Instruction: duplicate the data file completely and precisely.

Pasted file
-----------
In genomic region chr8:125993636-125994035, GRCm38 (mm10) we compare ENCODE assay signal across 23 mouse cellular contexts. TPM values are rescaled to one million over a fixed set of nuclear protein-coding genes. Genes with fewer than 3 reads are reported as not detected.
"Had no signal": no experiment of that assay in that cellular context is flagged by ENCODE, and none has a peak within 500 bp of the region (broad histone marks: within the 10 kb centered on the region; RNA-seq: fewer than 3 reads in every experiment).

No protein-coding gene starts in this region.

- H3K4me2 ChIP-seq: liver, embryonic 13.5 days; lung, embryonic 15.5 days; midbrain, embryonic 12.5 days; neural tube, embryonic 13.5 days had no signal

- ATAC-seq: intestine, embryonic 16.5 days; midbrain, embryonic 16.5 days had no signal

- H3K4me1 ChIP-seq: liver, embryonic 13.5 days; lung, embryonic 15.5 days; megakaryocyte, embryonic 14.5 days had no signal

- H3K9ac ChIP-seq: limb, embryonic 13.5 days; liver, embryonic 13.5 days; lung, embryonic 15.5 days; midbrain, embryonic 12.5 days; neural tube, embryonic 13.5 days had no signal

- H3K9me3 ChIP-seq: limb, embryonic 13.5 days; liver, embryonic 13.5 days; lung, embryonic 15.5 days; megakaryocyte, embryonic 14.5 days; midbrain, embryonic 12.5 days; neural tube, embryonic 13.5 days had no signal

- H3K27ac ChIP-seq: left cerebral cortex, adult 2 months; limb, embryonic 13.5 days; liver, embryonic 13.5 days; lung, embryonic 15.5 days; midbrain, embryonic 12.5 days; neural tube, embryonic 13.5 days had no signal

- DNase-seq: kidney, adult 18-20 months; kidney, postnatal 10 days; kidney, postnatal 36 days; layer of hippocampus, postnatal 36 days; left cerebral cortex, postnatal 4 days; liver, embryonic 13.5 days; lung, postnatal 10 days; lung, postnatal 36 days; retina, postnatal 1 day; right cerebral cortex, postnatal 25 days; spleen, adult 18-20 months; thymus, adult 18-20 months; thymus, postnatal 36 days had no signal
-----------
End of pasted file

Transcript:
In genomic region chr8:125993636-125994035, GRCm38 (mm10) we compare ENCODE assay signal across 23 mouse cellular contexts. TPM values are rescaled to one million over a fixed set of nuclear protein-coding genes. Genes with fewer than 3 reads are reported as not detected.
"Had no signal": no experiment of that assay in that cellular context is flagged by ENCODE, and none has a peak within 500 bp of the region (broad histone marks: within the 10 kb centered on the region; RNA-seq: fewer than 3 reads in every experiment).

No protein-coding gene starts in this region.

- H3K4me2 ChIP-seq: liver, embryonic 13.5 days; lung, embryonic 15.5 days; midbrain, embryonic 12.5 days; neural tube, embryonic 13.5 days had no signal

- ATAC-seq: intestine, embryonic 16.5 days; midbrain, embryonic 16.5 days had no signal

- H3K4me1 ChIP-seq: liver, embryonic 13.5 days; lung, embryonic 15.5 days; megakaryocyte, embryonic 14.5 days had no signal

- H3K9ac ChIP-seq: limb, embryonic 13.5 days; liver, embryonic 13.5 days; lung, embryonic 15.5 days; midbrain, embryonic 12.5 days; neural tube, embryonic 13.5 days had no signal

- H3K9me3 ChIP-seq: limb, embryonic 13.5 days; liver, embryonic 13.5 days; lung, embryonic 15.5 days; megakaryocyte, embryonic 14.5 days; midbrain, embryonic 12.5 days; neural tube, embryonic 13.5 days had no signal

- H3K27ac ChIP-seq: left cerebral cortex, adult 2 months; limb, embryonic 13.5 days; liver, embryonic 13.5 days; lung, embryonic 15.5 days; midbrain, embryonic 12.5 days; neural tube, embryonic 13.5 days had no signal

- DNase-seq: kidney, adult 18-20 months; kidney, postnatal 10 days; kidney, postnatal 36 days; layer of hippocampus, postnatal 36 days; left cerebral cortex, postnatal 4 days; liver, embryonic 13.5 days; lung, postnatal 10 days; lung, postnatal 36 days; retina, postnatal 1 day; right cerebral cortex, postnatal 25 days; spleen, adult 18-20 months; thymus, adult 18-20 months; thymus, postnatal 36 days had no signal